Any strong reactions, positive or negative?

It’s been over two years that I’ve had them in shops and the vast majority of strong reactions have been positive. I keep hearing how kids want to pull them out of their bag and start playing with them. And I also have a continued strong response from certain ‘markets’. I feel weird just saying that but there’s not really another way to say it.
Most strongly negative reactions come from people that just don’t really ‘get’ dolls and that’s their loss.

This is primarily a value added product for the export/expat market, what’s local demand looking like?

Any product can be considered value-added if it is originally grown by the farmer and increased in value “by labor and creativity.”
Got that when I was trying to get an exact definition.
The local market has been limited to two things so far; price or ‘getting’ dolls.
Things have been on the tough side for the folks here the last four decades so you can see huge gaps in what they have caught on to and what they haven’t. Computer shoot-em-up games they can do. Team sports? Very limited by money and lack of green spaces. Picture phones and sporty scooters are plentiful but not so much things requiring imagination. Kinda like America. Except that there’s a huge history of playing with dolls there, as well as many other countries, that does continue, while here many people look at you funny and say, “OK, so what’s it for? What does it do?”.
Unfortunately, many of the locals that do like the dolls couldn’t afford what it costs me to make them much less my mark-up and the consigning store. I’m hoping that my next line of dolls will be more in their price range because the girls that really like them like them both because they’re cute and because they represent Cambodia. They will definitely cost less as they will be smaller and won’t have the extensive embroidery, hand-made silk, etc.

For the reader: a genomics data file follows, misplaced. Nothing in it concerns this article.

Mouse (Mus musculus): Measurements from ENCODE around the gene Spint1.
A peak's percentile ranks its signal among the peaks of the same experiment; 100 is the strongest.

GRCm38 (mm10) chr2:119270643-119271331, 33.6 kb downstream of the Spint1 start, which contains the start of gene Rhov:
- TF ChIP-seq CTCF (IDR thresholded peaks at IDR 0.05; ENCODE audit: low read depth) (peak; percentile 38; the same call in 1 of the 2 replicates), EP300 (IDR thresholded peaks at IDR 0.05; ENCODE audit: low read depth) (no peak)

There will be more dolls eventually. Where do you see the market going in the future? Can you handle some competition?

Well I hope anyone who decides to jump in the doll pool with me does some market research!
There are cheap, acrylic Caucasian dolls available along with the Popeyes and Poohs out there and some dolls available at various NGOs but nothing like I have. The only market expansion that will really happen will be from increased tourism, market saturation and international sales, the latter being hampered by the high cost of shipping to and from Cambodia.
Can I handle some competition? Well gas stations sell more gas if they’re located across the street from each other. And if/when the cheap knockoffs come out I can tell you from experience that I’ll be able to handle that kind of ‘competition’. A cheap version would obviously be a cheap version, they’re not like making t-shirts, and the same people looking for quality made dolls using Fair Trade practices will still purchase mine. People who stay at Raffles aren’t lured lakeside by the prices.

By God I made it!

Jet Odrerir
Jet [at] hugmedolls [dot] com
Tel: 012 240 019

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7 Responses to “Hug Me Dolls”

  1. tismselfstorage says:

    They’re gorgeous… but the schoolgirl doll appears to have a mullet??!

  2. Jinja says:

    Hi Tism Self Storage! Hope all is well. Been meaning to check out ‘Jovial Fellow’ more often.

    Hee hee – it’s just the photo.
    Just got a bucket load of Oz zines from a visiting pal! I’ll have to review some of them.

  3. [...] an interview with Jet here: (in english) Dolls are made by NGOs in Cambodia and their sales fund some charity programmes in [...]

  4. [...] living in Phnom Penh. His website: and an interview with Jet here: (in english) Dolls are made by NGOs in Cambodia and their sales fund some charity programmes in [...]

  5. I like too much this doll..
    I want on for present, i need to ask to my husband.